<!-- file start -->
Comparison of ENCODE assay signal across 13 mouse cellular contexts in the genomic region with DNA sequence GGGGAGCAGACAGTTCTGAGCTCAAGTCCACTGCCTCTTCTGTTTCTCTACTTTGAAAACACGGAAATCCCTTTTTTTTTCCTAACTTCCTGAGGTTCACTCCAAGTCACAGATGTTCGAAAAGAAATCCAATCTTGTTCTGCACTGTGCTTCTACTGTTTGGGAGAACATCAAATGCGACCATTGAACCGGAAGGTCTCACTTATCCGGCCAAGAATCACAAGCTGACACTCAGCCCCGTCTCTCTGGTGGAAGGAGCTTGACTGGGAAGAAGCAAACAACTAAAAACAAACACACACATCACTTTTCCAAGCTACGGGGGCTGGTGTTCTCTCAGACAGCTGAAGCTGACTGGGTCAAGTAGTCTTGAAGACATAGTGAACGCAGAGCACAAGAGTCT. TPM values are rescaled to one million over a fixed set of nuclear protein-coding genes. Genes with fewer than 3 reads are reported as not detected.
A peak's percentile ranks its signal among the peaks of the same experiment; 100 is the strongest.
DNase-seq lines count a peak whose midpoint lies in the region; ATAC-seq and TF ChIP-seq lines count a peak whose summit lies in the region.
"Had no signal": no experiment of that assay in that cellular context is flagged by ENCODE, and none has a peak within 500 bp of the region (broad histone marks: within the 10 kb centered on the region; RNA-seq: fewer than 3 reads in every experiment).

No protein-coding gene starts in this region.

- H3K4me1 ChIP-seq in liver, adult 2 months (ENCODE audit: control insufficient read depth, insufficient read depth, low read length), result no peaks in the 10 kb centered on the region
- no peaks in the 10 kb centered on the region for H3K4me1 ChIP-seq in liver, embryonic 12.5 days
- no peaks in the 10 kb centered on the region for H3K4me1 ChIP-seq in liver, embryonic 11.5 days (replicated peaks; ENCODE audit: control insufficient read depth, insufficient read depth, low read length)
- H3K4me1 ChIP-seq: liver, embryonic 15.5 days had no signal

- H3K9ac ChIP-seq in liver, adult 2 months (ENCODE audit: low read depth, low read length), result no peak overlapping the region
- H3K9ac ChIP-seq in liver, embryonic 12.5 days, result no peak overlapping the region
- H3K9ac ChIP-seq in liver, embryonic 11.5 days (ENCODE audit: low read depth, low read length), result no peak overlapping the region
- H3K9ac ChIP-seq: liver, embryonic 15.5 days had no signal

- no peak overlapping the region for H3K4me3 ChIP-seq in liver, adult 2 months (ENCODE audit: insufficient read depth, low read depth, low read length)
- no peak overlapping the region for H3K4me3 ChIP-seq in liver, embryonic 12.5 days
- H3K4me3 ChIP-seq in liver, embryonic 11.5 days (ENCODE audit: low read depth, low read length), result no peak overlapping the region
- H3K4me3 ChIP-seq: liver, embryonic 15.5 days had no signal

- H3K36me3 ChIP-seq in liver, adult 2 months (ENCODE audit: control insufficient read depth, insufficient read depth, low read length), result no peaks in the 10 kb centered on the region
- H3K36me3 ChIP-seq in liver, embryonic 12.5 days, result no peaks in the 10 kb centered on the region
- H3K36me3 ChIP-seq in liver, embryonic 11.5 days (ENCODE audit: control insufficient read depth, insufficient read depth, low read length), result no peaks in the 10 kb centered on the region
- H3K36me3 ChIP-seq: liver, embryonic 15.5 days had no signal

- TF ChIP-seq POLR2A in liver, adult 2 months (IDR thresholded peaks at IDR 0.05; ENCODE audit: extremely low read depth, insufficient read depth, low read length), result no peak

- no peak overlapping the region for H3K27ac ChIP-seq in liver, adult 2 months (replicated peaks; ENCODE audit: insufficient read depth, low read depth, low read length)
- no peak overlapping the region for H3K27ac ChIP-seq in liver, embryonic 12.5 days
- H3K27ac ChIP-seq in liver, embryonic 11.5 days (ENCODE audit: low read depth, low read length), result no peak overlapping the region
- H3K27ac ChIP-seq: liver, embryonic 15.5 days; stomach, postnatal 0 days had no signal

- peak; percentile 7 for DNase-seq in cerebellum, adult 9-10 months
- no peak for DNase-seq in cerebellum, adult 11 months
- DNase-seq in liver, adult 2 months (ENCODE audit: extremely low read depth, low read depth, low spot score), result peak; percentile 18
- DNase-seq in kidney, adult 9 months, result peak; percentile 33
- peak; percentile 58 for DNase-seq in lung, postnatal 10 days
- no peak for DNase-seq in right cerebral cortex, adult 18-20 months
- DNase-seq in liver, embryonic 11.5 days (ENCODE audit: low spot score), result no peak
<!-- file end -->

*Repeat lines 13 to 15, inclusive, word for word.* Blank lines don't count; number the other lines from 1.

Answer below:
- H3K9ac ChIP-seq: liver, embryonic 15.5 days had no signal

- no peak overlapping the region for H3K4me3 ChIP-seq in liver, adult 2 months (ENCODE audit: insufficient read depth, low read depth, low read length)
- no peak overlapping the region for H3K4me3 ChIP-seq in liver, embryonic 12.5 days